Pluff Pluff noun 1. A puff, as of smoke from a pipe, or of dust from a puffball; a slight explosion, as of a small quantity of gunpowder. [ Scot.] 2. A hairdresser's powder puff; also, the act of using it. [ Scot.]
Plug Plug noun [ Akin to Dutch plug , German pflock , Danish plök , plug , Swedish plugg ; confer W. ploc .] 1. Any piece of wood, metal, or other substance used to stop or fill a hole; a stopple. 2. A flat oblong cake of pressed tobacco. [ U. S.] 3. A high, tapering silk hat. [ Slang, U.S.] 4. A worthless horse. [ Slang, U.S.] 5. (Building) A block of wood let into a wall, to afford a hold for nails. Fire plug , a street hydrant to which hose may be attached. [ U. S.] -- Hawse plug (Nautical) , a plug to stop a hawse hole. -- Plug and feather . (Stone Working) See Feather , noun , 7. -- Plug centerbit , a centerbit ending in a small cylinder instead of a point, so as to follow and enlarge a hole previously made, or to form a counterbore around it. -- Plug rod (Steam Eng.) , a rod attached to the beam for working the valves, as in the Cornish engine. -- Plug valve (Mech.) , a tapering valve, which turns in a case like the plug of a faucet.
Plug Plug transitive verb [ imperfect & past participle Plugged ; present participle & verbal noun Plugging .] To stop with a plug; to make tight by stopping a hole.
Plug Plug noun -- Breech plug (Gun.) , in breech-loading guns, the metal plug or cylinder which closes the aperture in the breech, through which the gun is loaded.
Plug board Plug board (Electricity) A switchboard in which connections are made by means of plugs.
Plugger Plug"ger noun One who, or that which, plugs.
Plugging Plug"ging noun 1. The act of stopping with a plug. 2. The material of which a plug or stopple is made.
Plum Plum noun
[ Anglo-Saxon plūme
, from Latin prunum
; akin to Greek ..., .... Confer Prune
a dried plum.] 1. (Botany) The edible drupaceous fruit of the Prunus domestica , and of several other species of Prunus ; also, the tree itself, usually called plum tree .
The bullace, the damson, and the numerous varieties of plum , of our gardens, although growing into thornless trees, are believed to be varieties of the blackthorn, produced by long cultivation. G. Bentham.
» Two or three hundred varieties of plums derived from the Prunus domestica
are described; among them the greengage
, the Orleans
, the purple gage
, or Reine Claude Violette
, and the German prune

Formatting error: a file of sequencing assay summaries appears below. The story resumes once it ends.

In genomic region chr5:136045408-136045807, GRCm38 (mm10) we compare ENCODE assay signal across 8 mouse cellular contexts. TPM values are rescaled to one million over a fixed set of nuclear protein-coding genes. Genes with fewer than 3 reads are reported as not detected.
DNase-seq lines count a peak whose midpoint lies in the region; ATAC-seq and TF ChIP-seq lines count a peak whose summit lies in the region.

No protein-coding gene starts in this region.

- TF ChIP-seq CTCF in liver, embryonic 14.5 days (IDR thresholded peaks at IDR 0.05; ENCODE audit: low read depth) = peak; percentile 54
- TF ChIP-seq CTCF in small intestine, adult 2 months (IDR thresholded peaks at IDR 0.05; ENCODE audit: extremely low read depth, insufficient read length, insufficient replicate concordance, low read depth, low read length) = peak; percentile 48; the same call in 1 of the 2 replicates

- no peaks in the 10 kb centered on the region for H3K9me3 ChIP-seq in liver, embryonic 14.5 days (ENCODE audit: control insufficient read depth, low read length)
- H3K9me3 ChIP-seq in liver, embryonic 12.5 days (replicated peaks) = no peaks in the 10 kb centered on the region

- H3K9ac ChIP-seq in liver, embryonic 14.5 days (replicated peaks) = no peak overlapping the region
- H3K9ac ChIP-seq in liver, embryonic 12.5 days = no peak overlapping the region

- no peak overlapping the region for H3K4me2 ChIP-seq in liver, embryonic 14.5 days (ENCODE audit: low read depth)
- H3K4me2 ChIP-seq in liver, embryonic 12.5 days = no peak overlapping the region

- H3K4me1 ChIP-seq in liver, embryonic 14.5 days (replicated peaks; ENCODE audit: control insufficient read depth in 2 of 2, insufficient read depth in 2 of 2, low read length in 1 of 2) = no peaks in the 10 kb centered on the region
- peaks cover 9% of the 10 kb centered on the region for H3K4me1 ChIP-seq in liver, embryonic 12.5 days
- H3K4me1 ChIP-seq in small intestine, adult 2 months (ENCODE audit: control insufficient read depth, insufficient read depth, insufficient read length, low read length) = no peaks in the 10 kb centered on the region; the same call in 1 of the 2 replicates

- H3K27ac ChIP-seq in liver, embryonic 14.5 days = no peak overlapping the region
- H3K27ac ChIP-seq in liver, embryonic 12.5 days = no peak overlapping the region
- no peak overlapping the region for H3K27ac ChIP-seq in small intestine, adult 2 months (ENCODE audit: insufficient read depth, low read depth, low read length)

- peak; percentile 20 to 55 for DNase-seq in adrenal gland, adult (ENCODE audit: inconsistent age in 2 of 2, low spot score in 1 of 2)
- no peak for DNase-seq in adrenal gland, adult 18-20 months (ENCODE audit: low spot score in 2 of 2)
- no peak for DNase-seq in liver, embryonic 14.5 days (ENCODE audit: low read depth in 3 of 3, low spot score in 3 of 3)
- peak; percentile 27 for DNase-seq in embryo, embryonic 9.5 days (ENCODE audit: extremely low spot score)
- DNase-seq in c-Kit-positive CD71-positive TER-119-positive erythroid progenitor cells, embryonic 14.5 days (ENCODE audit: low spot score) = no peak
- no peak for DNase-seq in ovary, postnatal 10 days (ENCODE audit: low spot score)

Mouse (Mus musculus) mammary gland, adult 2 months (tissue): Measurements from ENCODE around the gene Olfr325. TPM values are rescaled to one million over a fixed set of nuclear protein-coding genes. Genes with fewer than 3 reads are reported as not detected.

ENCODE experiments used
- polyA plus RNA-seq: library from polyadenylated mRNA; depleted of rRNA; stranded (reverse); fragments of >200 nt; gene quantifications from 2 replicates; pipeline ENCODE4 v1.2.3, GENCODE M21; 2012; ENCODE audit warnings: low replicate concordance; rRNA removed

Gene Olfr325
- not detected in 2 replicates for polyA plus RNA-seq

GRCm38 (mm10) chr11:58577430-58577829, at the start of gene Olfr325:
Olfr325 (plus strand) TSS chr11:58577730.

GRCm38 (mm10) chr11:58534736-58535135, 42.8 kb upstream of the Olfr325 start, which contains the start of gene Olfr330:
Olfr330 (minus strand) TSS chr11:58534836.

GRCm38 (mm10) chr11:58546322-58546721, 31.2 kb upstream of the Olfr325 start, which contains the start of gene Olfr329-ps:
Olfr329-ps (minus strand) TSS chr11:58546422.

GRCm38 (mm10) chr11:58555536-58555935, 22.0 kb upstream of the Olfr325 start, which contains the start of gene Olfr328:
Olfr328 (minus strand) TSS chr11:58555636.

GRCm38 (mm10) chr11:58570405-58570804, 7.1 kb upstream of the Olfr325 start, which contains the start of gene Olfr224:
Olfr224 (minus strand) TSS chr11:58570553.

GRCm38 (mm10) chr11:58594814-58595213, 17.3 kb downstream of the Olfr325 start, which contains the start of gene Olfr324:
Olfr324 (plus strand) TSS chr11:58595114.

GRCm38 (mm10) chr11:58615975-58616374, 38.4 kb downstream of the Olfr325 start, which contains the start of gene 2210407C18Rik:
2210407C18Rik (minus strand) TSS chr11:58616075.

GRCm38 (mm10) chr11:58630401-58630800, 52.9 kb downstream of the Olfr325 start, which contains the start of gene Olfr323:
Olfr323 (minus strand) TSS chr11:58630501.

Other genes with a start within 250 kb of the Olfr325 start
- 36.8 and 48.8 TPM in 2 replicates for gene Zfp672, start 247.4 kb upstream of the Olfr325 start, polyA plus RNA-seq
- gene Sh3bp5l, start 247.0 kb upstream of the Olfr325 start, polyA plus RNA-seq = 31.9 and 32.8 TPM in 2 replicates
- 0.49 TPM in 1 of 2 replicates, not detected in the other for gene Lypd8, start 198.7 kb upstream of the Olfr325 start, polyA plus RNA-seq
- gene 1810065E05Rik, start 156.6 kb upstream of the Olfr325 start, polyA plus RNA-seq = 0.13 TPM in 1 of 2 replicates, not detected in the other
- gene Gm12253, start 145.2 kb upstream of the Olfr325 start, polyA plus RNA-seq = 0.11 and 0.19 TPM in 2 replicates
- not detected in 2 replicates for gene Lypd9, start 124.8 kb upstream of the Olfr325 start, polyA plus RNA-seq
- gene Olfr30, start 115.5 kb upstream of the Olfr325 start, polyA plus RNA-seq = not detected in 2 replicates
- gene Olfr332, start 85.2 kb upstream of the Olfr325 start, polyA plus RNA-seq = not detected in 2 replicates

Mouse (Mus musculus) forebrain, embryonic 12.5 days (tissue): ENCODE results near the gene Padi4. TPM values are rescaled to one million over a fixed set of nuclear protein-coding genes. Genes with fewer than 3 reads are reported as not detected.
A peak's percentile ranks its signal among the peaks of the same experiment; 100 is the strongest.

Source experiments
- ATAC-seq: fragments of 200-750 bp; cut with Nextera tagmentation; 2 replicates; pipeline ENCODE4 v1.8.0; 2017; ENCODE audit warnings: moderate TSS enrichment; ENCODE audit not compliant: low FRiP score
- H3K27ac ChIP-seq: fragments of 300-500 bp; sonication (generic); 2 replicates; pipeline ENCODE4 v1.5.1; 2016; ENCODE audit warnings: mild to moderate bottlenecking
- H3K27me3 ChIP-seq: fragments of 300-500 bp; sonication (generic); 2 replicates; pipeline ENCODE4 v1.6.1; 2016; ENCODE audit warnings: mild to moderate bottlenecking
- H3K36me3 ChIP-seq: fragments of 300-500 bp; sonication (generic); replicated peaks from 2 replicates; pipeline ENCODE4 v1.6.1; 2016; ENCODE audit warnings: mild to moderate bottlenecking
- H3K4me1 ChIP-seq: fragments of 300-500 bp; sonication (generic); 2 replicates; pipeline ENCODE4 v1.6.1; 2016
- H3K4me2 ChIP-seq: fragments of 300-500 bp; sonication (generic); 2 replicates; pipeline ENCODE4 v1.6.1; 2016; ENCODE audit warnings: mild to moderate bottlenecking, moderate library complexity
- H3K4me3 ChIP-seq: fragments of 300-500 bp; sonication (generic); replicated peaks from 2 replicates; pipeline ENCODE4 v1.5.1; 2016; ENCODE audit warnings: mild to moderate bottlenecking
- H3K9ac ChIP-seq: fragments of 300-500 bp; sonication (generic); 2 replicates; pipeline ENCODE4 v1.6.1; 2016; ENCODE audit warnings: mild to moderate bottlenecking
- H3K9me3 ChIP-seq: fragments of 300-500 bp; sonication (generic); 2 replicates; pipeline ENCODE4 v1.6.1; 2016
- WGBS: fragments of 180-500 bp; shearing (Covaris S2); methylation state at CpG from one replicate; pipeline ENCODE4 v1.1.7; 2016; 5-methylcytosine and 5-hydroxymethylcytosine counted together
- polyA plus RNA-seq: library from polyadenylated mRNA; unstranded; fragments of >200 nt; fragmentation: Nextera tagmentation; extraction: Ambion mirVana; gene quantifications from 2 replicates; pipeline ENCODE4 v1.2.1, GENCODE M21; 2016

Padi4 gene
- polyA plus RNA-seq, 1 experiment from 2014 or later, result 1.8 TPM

, are some of the best known. » Among the true plums are; Beach plum
, the Prunus maritima
, and its crimson or purple globular drupes, -- Bullace plum
. See Bullace
. -- Chickasaw plum
, the American Prunus Chicasa
, and its round red drupes. -- Orleans plum
, a dark reddish purple plum of medium size, much grown in England for sale in the markets. -- Wild plum of America
, Prunus Americana
, with red or yellow fruit, the original of the Iowa plum
and several other varieties. Among plants called plum
, but of other genera than Prunus
, are; Australian plum
, Cargillia arborea
and C. australis
, of the same family with the persimmon. -- Blood plum
, the West African Hæmatostaphes Barteri
. -- Cocoa plum
, the Spanish nectarine. See under Nectarine
. -- Date plum
. See under Date
. -- Gingerbread plum
, the West African Parinarium macrophyllum
. -- Gopher plum
, the Ogeechee lime. -- Gray plum
, Guinea plum
. See under Guinea
. -- Indian plum
, several species of Flacourtia
. 2. A grape dried in the sun; a raisin. 3. A handsome fortune or property; formerly, in cant language, the sum of £100,000 sterling; also, the person possessing it. Plum bird
, Plum budder (Zoology)
, the European bullfinch.
-- Plum gouger (Zoology)
, a weevil, or curculio ( Coccotorus scutellaris ), which destroys plums. It makes round holes in the pulp, for the reception of its eggs. The larva bores into the stone and eats the kernel.
-- Plum weevil (Zoology)
, an American weevil which is very destructive to plums, nectarines, cherries, and many other stone fruits. It lays its eggs in crescent-shaped incisions made with its jaws. The larva lives upon the pulp around the stone. Called also turk , and plum curculio . See Illust. under Curculio .
Plum Plum noun Something likened to a plum in desirableness; a good or choice thing of its kind, as among appointments, positions, parts of a book, etc.
; plural Plumæ
(-mē). [ Latin ] (Zoology) A feather.
Plumage Plum"age (plūm"aj) noun [ French, from plume a feather.] (Zoology) The entire clothing of a bird. » It consist of the contour feathers , or the ordinary feathers covering the head, neck, and body; the tail feathers , with their upper and lower coverts; the wing feathers , including primaries, secondaries, and tertiaries, with their coverts; and the down which lies beneath the contour feathers. See Illust. under Bird .
Plumassary Plu·mas"sa·ry noun [ Confer French plumasseau .] A plume or collection of ornamental feathers.
Plumassier Plu`mas`sier" noun [ French] One who prepares or deals in ornamental plumes or feathers.